While real pirates may no longer pose a threat to Tampa Bay, officers with the Florida Fish and Wildlife Conservation Commission are ready to protect the waters Saturday in preparation for the Gasparilla boat invasion.
On Friday, FWC officers prepped for the weekend’s water-based festivities with a BUI (boating under the influence) refresher course. This Saturday, the officers along with other partner agencies will be monitoring the waters of Tampa Bay — not looking out for Black beard, but for impaired captains.
Pirate regalia is encouraged in the celebrations, but don’t imitate a pirate’s thirst if ye be steerin’ the boat. Boating under the influence can lead to arrest — not only is it illegal but it is dangerous to you, your passengers and other boaters.
“Public safety is our highest priority and officers will be on the lookout for boaters that are operating under the influence of alcohol or drugs,” Capt. Evan Laskowski, FWC Southwest Region Division of Law Enforcement, said in a statement. “We have zero tolerance for boating under the influence, so designate a sober operator. We want everyone to have a great time at the event but make sure to do so safely.”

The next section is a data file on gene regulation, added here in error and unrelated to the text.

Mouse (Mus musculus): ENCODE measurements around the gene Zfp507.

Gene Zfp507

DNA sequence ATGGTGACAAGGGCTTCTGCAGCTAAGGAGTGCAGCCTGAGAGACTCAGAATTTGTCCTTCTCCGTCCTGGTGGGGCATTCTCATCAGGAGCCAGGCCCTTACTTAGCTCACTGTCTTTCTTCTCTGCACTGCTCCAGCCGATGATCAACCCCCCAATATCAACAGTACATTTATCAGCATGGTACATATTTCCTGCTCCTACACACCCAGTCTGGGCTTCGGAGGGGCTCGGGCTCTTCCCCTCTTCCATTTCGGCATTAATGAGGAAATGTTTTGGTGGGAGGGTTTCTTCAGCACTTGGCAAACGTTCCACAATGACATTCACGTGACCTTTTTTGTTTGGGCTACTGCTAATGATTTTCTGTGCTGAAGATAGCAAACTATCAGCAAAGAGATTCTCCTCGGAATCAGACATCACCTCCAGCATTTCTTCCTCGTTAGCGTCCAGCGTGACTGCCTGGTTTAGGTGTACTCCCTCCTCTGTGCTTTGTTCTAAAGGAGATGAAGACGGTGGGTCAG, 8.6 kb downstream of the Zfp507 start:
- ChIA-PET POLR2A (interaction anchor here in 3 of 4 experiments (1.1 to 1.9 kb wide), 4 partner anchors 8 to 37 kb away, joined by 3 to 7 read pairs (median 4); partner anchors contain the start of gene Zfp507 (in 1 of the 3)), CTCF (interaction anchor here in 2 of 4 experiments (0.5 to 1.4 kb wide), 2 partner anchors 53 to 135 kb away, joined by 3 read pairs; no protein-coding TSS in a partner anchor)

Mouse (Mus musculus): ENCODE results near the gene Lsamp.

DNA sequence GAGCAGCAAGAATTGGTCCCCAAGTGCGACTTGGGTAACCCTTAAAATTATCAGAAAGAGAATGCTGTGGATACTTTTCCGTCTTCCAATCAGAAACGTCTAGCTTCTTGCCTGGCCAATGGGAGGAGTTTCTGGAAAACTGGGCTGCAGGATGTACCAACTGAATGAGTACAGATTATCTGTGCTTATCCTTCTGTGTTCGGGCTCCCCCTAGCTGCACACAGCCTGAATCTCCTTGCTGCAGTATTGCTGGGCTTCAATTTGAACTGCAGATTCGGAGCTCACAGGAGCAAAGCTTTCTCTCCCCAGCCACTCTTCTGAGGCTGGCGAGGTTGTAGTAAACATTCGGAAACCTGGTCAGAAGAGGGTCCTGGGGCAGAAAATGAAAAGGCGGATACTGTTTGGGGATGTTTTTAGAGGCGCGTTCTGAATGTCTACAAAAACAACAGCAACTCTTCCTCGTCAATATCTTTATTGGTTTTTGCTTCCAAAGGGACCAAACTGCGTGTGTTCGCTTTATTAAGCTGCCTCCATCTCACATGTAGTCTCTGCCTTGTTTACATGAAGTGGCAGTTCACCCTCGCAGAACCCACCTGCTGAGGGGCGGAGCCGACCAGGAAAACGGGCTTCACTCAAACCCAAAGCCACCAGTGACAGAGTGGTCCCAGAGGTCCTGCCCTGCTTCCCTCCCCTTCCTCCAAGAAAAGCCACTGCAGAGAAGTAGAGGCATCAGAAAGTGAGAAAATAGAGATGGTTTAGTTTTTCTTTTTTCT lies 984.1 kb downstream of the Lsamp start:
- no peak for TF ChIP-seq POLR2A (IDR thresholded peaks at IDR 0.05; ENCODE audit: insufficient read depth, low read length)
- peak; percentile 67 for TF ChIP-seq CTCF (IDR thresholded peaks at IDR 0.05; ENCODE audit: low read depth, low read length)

For vessel operators, boating under the influence of alcohol or drugs can have fatal consequences and is never worth the risk. The FWC urges boaters to designate a sober operator before leaving the boat ramp.
And, the FWC has some additional tips to steer clear of danger if ye be taken on the sea Saturday:
— Life jackets save lives. Find a comfortable life jacket and WEAR IT.
— Check your safety equipment. This is very important to do before getting on the water. Know where your safety equipment is located before an emergency arises.
— Be aware of your surroundings. The water will be extremely congested during this event. Pay attention and maintain a 360-degree awareness while operating a boat.
— Pay attention to the weather. The weather and sea conditions can change rapidly. Check the weather before heading out in the morning to ensure that you are not operating in hazardous conditions based on your vessel size and your location.
To report people who are operating boats dangerously, call 888-404-FWCC or text [email protected]